The league is set up for teams to open with five division games, six cross-division games and then five division games to finish.  So we’ll have a good idea of the front-runners in both the East Division and West Division by late January.  It also sets up for some potentially big games in late February/early March to decide the division races.  On paper, the East Division is again stronger than the West Division.  The Michigan directional schools will all get their cracks at the East to prove otherwise in late January.

  • Kent at Ohio  (01.11.09)
  • Ohio at Miami  (01.14.09)
  • Miami at Kent  (01.17.09)
  • Eastern Michigan at Kent  (01.27.09)
  • Kent at Western Michigan  (01.31.09)
  • Miami at Eastern Michigan  (01.31.09)
  • Eastern Michigan at Ohio  (02.07.09)
  • Ohio at Western Michigan  (02.11.09)
  • Bowling Green at Toledo  (02.11.09)
  • Western Michigan at Miami  (02.14.09)
  • Miami at Ohio  (02.16.09)
  • Ohio at Kent  (02.17.09)
  • Eastern Michigan at Western Michigan  (02.18.09) 
  • Eastern Michigan at Central Michigan  (02.28.09)
  • Kent at Miami (03.01.09) (could decide East champion)
  • Central Michigan at Western Michigan  (03.08.09)

Neat-O Stat.  If history is any indicator, Kent will be there in the end.  They’ve played in the MAC Tournament title game 7 of the last 10 years, winning five of them.

Hello, My Name Is…

The league has 7 coaches who are either in their first or second years.

First-Year Head Coaches

  • John Groce – Ohio
  • Geno Ford – Kent
  • Gene Cross – Toledo

Second-Year Head Coaches

  • Louis Orr – Bowling Green
  • Ernie Ziegler – Central Michigan
  • Billy Taylor – Ball State
  • Ricardo Patton – Northern Illinois

Veteran Coaches

  • Charlie Coles – Miami (13th year)
  • Reggie Witherspoon – Buffalo (9th year)
  • Keith Dambrot – Akron (5th year)
  • Charles Ramsey – Eastern Michigan (3rd year)
  • Steve Hawkins – Western Michigan (6th year)

65 Team Era.   There’s a reason every coach gets a lump in his throat when the brackets first come out and he sees a MAC team opposite his sqaud, and it’s not necessarily because he thinks they’re going to lose.  Rather, if history is any indication, he’s likely to win the first-round game, but he’s in for an all-out war in doing so.  Despite an average seed of #11.9 throughout the era, MAC teams play their first-round opponents very tough, losing by 12 pts or less in all but seven of their first-round matchups.  The overall conference record of 15-29 (.341) with four trips to the Sweet Sixteen isn’t too shabby either.  Unfortunately for MAC fans, however, the conference is on a five-year streak of first-round losses, which is the longest such streak of the era.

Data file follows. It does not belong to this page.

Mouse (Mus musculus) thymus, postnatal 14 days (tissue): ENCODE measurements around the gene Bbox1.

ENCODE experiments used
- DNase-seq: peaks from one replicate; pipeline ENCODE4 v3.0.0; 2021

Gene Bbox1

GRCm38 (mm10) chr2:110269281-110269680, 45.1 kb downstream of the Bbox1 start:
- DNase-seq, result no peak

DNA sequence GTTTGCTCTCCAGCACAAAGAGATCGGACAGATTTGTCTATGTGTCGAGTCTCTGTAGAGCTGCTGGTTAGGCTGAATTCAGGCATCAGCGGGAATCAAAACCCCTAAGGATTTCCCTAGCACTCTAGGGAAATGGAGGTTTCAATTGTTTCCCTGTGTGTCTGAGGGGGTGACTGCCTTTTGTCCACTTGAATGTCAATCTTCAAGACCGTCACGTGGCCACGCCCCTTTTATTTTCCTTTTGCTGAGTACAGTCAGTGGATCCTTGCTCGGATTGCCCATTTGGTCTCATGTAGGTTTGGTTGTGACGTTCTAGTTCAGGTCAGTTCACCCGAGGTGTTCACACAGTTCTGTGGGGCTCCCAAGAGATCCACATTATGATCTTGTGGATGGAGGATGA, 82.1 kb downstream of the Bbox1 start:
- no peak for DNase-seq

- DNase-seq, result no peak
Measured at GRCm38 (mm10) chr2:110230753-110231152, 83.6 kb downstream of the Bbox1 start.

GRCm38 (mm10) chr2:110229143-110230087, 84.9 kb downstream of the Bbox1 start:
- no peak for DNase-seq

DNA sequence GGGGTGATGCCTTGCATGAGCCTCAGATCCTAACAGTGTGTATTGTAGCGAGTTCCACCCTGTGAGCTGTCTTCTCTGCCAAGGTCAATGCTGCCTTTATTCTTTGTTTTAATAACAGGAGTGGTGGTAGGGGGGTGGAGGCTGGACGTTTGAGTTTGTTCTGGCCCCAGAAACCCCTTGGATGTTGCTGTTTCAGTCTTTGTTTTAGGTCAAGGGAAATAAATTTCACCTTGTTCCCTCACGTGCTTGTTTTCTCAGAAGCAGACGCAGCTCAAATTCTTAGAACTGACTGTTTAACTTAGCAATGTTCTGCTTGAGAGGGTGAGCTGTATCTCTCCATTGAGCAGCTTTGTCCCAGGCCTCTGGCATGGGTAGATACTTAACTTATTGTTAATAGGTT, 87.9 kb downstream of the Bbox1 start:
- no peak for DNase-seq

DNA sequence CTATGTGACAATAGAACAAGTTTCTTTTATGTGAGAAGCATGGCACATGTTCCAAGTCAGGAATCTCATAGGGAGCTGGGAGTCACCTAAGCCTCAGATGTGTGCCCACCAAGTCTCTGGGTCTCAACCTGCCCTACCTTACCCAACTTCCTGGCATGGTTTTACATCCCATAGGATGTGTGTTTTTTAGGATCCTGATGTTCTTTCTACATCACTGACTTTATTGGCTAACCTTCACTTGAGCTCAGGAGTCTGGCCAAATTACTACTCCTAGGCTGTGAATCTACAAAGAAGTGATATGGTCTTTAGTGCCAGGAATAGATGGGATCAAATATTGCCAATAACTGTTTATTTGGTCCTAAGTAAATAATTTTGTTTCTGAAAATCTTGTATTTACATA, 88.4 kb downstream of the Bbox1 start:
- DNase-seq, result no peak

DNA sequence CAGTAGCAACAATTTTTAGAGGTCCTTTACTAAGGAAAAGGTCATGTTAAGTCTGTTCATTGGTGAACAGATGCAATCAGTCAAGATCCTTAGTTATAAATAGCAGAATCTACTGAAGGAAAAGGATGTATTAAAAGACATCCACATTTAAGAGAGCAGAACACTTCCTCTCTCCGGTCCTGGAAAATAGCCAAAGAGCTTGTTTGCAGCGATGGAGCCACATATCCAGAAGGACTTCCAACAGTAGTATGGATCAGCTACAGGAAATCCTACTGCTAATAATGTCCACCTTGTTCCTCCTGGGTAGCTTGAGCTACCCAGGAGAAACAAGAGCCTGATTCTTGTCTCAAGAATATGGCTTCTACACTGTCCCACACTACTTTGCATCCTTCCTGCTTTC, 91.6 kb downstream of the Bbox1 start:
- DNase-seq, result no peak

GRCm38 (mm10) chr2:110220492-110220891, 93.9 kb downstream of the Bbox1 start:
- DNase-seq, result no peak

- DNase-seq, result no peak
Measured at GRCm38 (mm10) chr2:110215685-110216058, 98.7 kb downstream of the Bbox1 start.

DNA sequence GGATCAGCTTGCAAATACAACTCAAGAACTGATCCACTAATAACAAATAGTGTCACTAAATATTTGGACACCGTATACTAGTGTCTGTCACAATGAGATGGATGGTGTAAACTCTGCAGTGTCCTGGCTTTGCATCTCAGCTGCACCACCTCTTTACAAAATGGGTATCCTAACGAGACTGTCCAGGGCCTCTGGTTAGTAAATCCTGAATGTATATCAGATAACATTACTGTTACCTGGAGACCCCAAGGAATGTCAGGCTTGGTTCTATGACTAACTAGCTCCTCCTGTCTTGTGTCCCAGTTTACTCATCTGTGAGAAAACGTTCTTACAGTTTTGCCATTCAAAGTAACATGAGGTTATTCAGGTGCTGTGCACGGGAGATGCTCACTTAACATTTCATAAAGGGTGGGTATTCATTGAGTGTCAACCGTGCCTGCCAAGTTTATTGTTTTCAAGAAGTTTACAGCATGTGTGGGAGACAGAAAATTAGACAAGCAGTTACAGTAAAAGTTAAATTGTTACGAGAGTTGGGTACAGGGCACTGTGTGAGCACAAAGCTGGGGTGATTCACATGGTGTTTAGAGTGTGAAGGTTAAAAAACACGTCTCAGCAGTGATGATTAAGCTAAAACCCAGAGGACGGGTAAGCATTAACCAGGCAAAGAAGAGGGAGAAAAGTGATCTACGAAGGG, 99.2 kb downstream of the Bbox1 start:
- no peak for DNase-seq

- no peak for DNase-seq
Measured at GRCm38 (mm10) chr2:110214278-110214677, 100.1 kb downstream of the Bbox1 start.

Final Thoughts. 

  • While the MAC desperately wants to make the move to the next level and earn multiple NCAA bids, the reality is, this might not be the year for that to happen.  The league lost a lot of star power from last year and with a ton of new coaches, it might be a year or two before this league really starts to take off and maybe even return to the form of the late 1990s where they were not just earning NCAA bids, but winning NCAA games.  2008-09 will be like most years in the MAC.  Once they get to conference play, it will be an all-out war with teams beating up each other.  That makes it tough to earn an at-large out of this league.  Despite the top-heavy league records, the MAC is a tough league to win within, especially on the road. 
  • On a more positive note, this league is getting better.  You will see some budding coaching stars in Geno Ford, John Groce and Gene Cross.  Not to mention a few coaches who have been around the block that know a thing or two about winning like Charlie Coles, Ricardo Patton and Louis Orr.  They do have stars to replace, but there are stars ready to shine.  Keep an eye on Jerome Tillman (Ohio), Michael Bramos (Miami), Al Fisher (Kent), Carlos Medlock (EMU), Tyrone Kent and Boomer Tucker (Toledo) and David Kool (WMU).
  • This might not be a league who earns multiple NCAA bids in 2008-09, but they will make noise out of conference.  Miami always gives people fits.  Ohio is usually good for an upset.  Kent has been rock-solid for the last decade.  And with the much-improved Bowling Greens, Eastern Michigans and Toledos of the world, the MAC could jump up and surprise a big boy or two if they’re not careful.